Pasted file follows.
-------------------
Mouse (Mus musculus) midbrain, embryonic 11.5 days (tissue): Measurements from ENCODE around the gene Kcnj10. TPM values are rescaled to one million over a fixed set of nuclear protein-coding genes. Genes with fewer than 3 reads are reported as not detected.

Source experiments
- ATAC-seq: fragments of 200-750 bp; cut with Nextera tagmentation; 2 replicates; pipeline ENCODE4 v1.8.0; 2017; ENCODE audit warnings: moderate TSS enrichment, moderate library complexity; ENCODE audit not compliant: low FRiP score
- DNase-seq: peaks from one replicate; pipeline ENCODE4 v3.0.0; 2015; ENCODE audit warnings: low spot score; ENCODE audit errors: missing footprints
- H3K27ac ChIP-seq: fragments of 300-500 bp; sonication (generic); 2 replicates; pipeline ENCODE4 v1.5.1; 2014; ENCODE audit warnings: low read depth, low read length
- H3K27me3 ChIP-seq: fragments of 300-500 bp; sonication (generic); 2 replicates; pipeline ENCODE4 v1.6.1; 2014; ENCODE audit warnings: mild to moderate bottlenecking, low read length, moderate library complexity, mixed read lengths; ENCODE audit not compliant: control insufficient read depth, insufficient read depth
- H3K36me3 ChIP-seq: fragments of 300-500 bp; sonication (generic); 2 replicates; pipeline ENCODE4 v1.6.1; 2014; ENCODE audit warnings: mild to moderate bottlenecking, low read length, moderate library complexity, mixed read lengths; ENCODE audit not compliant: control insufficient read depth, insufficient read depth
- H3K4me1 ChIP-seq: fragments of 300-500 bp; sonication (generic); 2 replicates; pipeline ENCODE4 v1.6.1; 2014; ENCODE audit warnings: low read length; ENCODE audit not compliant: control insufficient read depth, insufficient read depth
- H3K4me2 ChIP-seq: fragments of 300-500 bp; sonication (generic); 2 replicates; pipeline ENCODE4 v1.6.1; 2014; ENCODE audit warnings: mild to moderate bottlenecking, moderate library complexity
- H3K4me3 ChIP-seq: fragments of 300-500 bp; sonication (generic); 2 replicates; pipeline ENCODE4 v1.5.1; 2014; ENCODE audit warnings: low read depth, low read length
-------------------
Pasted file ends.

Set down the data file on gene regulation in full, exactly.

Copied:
Mouse (Mus musculus) midbrain, embryonic 11.5 days (tissue): Measurements from ENCODE around the gene Kcnj10. TPM values are rescaled to one million over a fixed set of nuclear protein-coding genes. Genes with fewer than 3 reads are reported as not detected.

Source experiments
- ATAC-seq: fragments of 200-750 bp; cut with Nextera tagmentation; 2 replicates; pipeline ENCODE4 v1.8.0; 2017; ENCODE audit warnings: moderate TSS enrichment, moderate library complexity; ENCODE audit not compliant: low FRiP score
- DNase-seq: peaks from one replicate; pipeline ENCODE4 v3.0.0; 2015; ENCODE audit warnings: low spot score; ENCODE audit errors: missing footprints
- H3K27ac ChIP-seq: fragments of 300-500 bp; sonication (generic); 2 replicates; pipeline ENCODE4 v1.5.1; 2014; ENCODE audit warnings: low read depth, low read length
- H3K27me3 ChIP-seq: fragments of 300-500 bp; sonication (generic); 2 replicates; pipeline ENCODE4 v1.6.1; 2014; ENCODE audit warnings: mild to moderate bottlenecking, low read length, moderate library complexity, mixed read lengths; ENCODE audit not compliant: control insufficient read depth, insufficient read depth
- H3K36me3 ChIP-seq: fragments of 300-500 bp; sonication (generic); 2 replicates; pipeline ENCODE4 v1.6.1; 2014; ENCODE audit warnings: mild to moderate bottlenecking, low read length, moderate library complexity, mixed read lengths; ENCODE audit not compliant: control insufficient read depth, insufficient read depth
- H3K4me1 ChIP-seq: fragments of 300-500 bp; sonication (generic); 2 replicates; pipeline ENCODE4 v1.6.1; 2014; ENCODE audit warnings: low read length; ENCODE audit not compliant: control insufficient read depth, insufficient read depth
- H3K4me2 ChIP-seq: fragments of 300-500 bp; sonication (generic); 2 replicates; pipeline ENCODE4 v1.6.1; 2014; ENCODE audit warnings: mild to moderate bottlenecking, moderate library complexity
- H3K4me3 ChIP-seq: fragments of 300-500 bp; sonication (generic); 2 replicates; pipeline ENCODE4 v1.5.1; 2014; ENCODE audit warnings: low read depth, low read length